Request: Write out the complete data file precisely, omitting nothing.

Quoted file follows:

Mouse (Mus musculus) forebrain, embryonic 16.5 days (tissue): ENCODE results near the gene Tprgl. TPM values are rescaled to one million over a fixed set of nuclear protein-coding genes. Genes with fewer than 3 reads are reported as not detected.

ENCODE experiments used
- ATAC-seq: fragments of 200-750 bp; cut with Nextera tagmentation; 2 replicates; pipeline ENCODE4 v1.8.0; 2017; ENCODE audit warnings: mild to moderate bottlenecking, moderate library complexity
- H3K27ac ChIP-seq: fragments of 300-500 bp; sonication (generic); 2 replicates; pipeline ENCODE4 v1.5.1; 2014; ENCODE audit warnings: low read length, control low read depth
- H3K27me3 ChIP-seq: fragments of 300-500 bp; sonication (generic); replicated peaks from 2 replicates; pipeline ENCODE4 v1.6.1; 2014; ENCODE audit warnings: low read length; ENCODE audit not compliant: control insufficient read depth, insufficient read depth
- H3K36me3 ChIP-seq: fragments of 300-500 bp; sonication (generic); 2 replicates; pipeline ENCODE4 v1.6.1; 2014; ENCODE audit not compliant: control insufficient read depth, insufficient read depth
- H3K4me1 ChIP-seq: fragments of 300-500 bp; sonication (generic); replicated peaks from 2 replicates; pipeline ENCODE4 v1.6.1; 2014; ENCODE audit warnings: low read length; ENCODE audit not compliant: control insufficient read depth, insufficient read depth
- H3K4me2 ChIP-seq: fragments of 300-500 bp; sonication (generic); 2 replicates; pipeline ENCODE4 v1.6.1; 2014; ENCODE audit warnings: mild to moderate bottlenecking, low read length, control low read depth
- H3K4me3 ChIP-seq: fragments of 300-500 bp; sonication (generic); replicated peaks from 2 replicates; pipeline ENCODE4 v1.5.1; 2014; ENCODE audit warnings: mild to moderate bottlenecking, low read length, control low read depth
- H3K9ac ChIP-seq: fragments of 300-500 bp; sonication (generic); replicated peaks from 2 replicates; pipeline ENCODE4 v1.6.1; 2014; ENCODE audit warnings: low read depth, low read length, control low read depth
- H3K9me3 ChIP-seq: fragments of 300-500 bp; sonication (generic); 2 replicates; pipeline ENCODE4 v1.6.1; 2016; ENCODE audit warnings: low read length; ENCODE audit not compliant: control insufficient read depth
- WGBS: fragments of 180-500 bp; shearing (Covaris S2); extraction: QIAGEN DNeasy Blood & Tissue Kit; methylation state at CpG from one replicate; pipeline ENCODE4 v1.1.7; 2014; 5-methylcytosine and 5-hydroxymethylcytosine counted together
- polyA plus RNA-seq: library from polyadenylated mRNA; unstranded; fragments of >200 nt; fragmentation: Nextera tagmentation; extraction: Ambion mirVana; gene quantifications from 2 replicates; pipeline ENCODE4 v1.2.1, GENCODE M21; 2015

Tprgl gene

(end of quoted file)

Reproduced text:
Mouse (Mus musculus) forebrain, embryonic 16.5 days (tissue): ENCODE results near the gene Tprgl. TPM values are rescaled to one million over a fixed set of nuclear protein-coding genes. Genes with fewer than 3 reads are reported as not detected.

ENCODE experiments used
- ATAC-seq: fragments of 200-750 bp; cut with Nextera tagmentation; 2 replicates; pipeline ENCODE4 v1.8.0; 2017; ENCODE audit warnings: mild to moderate bottlenecking, moderate library complexity
- H3K27ac ChIP-seq: fragments of 300-500 bp; sonication (generic); 2 replicates; pipeline ENCODE4 v1.5.1; 2014; ENCODE audit warnings: low read length, control low read depth
- H3K27me3 ChIP-seq: fragments of 300-500 bp; sonication (generic); replicated peaks from 2 replicates; pipeline ENCODE4 v1.6.1; 2014; ENCODE audit warnings: low read length; ENCODE audit not compliant: control insufficient read depth, insufficient read depth
- H3K36me3 ChIP-seq: fragments of 300-500 bp; sonication (generic); 2 replicates; pipeline ENCODE4 v1.6.1; 2014; ENCODE audit not compliant: control insufficient read depth, insufficient read depth
- H3K4me1 ChIP-seq: fragments of 300-500 bp; sonication (generic); replicated peaks from 2 replicates; pipeline ENCODE4 v1.6.1; 2014; ENCODE audit warnings: low read length; ENCODE audit not compliant: control insufficient read depth, insufficient read depth
- H3K4me2 ChIP-seq: fragments of 300-500 bp; sonication (generic); 2 replicates; pipeline ENCODE4 v1.6.1; 2014; ENCODE audit warnings: mild to moderate bottlenecking, low read length, control low read depth
- H3K4me3 ChIP-seq: fragments of 300-500 bp; sonication (generic); replicated peaks from 2 replicates; pipeline ENCODE4 v1.5.1; 2014; ENCODE audit warnings: mild to moderate bottlenecking, low read length, control low read depth
- H3K9ac ChIP-seq: fragments of 300-500 bp; sonication (generic); replicated peaks from 2 replicates; pipeline ENCODE4 v1.6.1; 2014; ENCODE audit warnings: low read depth, low read length, control low read depth
- H3K9me3 ChIP-seq: fragments of 300-500 bp; sonication (generic); 2 replicates; pipeline ENCODE4 v1.6.1; 2016; ENCODE audit warnings: low read length; ENCODE audit not compliant: control insufficient read depth
- WGBS: fragments of 180-500 bp; shearing (Covaris S2); extraction: QIAGEN DNeasy Blood & Tissue Kit; methylation state at CpG from one replicate; pipeline ENCODE4 v1.1.7; 2014; 5-methylcytosine and 5-hydroxymethylcytosine counted together
- polyA plus RNA-seq: library from polyadenylated mRNA; unstranded; fragments of >200 nt; fragmentation: Nextera tagmentation; extraction: Ambion mirVana; gene quantifications from 2 replicates; pipeline ENCODE4 v1.2.1, GENCODE M21; 2015

Tprgl gene